When most companies call meeting planners and creative agencies to pitch for events planned for the next year, many agencies invest a lot of time, effort, money and resources to prepare for these pitches – hoping for at least a fair assessment and evaluation. In most cases, they face a procurement process.
Procurement units within organisations are responsible for the coordination and overseeing of the sourcing strategy, selection and contract execution for goods and services to ensure all tenders are processed fairly. But what is considered fair? And to whom?
Inevitably, with a focus on the financial bottom line, quite a large number of pitches are evaluated on the basis of ‘best price policy’ and not on the best concept or ideas. Neither does it account for the planners’ experience with similar events which may impact management of the event and its business objectives. Many quotations and proposals are compared but it’s always difficult to compare oranges to oranges because events involve a broad spectrum of ideas, technologies and creativity.
Is there a way to ensure the procurement process is fair?
Ideally, the procurement team should have sufficient event exposure on site for them to tell the difference between the brands of equipment or the different finishing of build-ups. Without the relevant experience, the selection process could be at risk. Detailed specifications in the RFP should be enhanced with a brief about the client’s expectation along with a budget range. This will provide a level playing field for all agencies pitching for the same brief.
A comprehensive event brief should show past years’ event photos, expectations, areas of improvement, all of which are mandatory and a budget range. This will help maximise the agencies’ creativity based on the event objectives instead of spending time guessing what the event outcomes should be. “Don’t be restricted by budget. Be creative,” is a non-starter. We can ensure creativity within a budget.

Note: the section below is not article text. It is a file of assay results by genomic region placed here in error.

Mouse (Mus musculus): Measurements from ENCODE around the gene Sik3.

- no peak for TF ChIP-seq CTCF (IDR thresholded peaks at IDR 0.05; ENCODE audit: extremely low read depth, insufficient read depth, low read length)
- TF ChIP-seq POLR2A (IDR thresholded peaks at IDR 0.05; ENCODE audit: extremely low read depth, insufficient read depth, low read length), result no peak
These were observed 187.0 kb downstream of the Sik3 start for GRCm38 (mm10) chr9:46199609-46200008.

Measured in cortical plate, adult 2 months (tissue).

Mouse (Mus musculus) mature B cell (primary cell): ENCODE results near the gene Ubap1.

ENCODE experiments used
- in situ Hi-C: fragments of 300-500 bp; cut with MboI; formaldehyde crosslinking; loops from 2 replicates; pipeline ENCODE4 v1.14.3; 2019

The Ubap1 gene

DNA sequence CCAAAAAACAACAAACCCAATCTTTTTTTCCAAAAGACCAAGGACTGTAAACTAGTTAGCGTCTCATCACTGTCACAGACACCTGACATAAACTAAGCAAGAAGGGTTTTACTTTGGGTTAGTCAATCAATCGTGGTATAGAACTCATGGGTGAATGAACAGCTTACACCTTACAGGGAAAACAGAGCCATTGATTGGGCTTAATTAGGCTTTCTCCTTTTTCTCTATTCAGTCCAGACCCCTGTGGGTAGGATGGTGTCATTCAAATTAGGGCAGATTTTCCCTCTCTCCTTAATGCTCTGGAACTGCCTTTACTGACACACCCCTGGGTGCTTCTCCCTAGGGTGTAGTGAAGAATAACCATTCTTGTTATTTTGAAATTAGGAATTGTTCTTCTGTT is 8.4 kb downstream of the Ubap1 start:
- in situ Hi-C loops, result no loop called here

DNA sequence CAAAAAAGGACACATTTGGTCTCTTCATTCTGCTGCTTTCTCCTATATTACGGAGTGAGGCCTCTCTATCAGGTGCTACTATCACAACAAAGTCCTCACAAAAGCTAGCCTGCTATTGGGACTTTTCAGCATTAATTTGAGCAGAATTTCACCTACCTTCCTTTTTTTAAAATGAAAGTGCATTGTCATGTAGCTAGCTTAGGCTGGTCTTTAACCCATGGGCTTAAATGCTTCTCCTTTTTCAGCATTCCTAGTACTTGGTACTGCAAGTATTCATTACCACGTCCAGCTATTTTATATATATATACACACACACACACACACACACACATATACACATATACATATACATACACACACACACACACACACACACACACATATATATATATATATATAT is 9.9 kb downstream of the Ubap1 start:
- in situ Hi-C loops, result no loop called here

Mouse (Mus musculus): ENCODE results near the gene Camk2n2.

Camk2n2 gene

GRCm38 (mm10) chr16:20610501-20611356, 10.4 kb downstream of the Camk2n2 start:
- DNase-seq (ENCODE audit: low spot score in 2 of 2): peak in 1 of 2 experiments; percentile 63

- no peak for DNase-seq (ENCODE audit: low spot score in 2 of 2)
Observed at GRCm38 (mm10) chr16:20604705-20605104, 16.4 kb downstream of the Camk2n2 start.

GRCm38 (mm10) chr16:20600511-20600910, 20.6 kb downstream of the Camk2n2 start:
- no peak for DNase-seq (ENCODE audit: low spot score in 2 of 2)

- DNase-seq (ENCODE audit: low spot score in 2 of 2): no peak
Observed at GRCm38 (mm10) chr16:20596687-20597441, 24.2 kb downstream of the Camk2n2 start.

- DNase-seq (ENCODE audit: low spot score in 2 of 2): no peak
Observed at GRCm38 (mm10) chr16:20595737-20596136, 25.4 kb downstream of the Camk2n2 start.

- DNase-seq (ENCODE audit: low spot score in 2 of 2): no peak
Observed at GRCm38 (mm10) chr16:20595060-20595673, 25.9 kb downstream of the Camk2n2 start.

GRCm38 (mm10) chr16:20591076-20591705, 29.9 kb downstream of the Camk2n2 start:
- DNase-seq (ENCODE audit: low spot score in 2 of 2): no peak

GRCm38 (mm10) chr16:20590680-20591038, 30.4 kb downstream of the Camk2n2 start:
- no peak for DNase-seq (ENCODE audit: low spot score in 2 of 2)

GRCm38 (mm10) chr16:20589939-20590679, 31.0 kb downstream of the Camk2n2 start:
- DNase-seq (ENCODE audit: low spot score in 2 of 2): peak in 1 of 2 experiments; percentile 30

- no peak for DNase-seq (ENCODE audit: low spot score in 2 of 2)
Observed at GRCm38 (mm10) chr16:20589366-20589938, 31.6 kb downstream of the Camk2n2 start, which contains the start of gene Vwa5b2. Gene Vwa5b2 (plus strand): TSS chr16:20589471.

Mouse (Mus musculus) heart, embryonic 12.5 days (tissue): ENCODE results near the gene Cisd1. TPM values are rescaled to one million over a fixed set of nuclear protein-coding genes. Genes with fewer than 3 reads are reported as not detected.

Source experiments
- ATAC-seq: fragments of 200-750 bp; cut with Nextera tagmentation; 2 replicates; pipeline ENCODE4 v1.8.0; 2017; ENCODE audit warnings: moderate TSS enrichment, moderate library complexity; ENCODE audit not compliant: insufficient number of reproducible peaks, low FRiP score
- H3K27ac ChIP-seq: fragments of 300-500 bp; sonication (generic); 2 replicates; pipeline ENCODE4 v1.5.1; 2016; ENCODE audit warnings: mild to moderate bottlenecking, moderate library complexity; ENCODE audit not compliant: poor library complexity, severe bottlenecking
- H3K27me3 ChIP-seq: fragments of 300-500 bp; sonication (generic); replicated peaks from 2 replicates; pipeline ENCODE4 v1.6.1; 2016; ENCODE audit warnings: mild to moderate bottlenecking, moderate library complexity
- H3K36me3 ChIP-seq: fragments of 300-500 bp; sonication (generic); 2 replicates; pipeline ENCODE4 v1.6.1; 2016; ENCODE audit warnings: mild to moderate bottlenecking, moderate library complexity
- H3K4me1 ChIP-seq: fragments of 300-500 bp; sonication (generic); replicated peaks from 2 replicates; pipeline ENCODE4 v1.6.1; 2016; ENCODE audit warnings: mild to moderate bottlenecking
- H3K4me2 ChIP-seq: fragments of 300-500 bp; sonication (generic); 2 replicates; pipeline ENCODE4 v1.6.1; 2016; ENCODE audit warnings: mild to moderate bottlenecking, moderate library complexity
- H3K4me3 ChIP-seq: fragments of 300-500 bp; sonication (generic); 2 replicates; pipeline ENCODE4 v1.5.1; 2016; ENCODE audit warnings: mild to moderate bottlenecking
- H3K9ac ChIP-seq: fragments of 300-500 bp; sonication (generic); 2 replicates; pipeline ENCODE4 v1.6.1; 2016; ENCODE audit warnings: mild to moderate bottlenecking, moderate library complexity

In the process of checking the track record of an agency before inviting them to a pitch, a company profile presentation and client references should be made mandatory. Moreover, check which among the many different types of event agencies you need. If you need a road show agency, then don’t invite a travel agent to pitch. If you need a conference planner, then don’t invite an exhibition organiser to pitch. Always remember that not every event agency excels in every type of event.
I also believe a strict confidentiality policy should be in place for all proposals. I know many agencies have had the unpleasant experience of clients using their concept and plans without agencies being awarded the contract. This is common in the industry but what can the industry players do to curb these unethical practices? Shouldn’t procurement teams enforce better ethical policies to protect vendors as well as looking after their own interests?
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